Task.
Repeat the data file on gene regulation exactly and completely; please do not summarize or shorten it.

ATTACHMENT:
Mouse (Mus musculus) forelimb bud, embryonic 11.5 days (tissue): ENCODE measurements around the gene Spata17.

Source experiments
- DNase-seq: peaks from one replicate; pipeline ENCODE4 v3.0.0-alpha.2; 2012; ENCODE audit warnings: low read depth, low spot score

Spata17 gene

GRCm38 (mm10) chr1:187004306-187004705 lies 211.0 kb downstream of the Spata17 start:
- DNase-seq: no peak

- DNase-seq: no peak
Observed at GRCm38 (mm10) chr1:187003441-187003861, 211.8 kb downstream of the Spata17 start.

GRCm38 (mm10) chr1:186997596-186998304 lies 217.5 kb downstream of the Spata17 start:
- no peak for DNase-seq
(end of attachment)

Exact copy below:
Mouse (Mus musculus) forelimb bud, embryonic 11.5 days (tissue): ENCODE measurements around the gene Spata17.

Source experiments
- DNase-seq: peaks from one replicate; pipeline ENCODE4 v3.0.0-alpha.2; 2012; ENCODE audit warnings: low read depth, low spot score

Spata17 gene

GRCm38 (mm10) chr1:187004306-187004705 lies 211.0 kb downstream of the Spata17 start:
- DNase-seq: no peak

- DNase-seq: no peak
Observed at GRCm38 (mm10) chr1:187003441-187003861, 211.8 kb downstream of the Spata17 start.

GRCm38 (mm10) chr1:186997596-186998304 lies 217.5 kb downstream of the Spata17 start:
- no peak for DNase-seq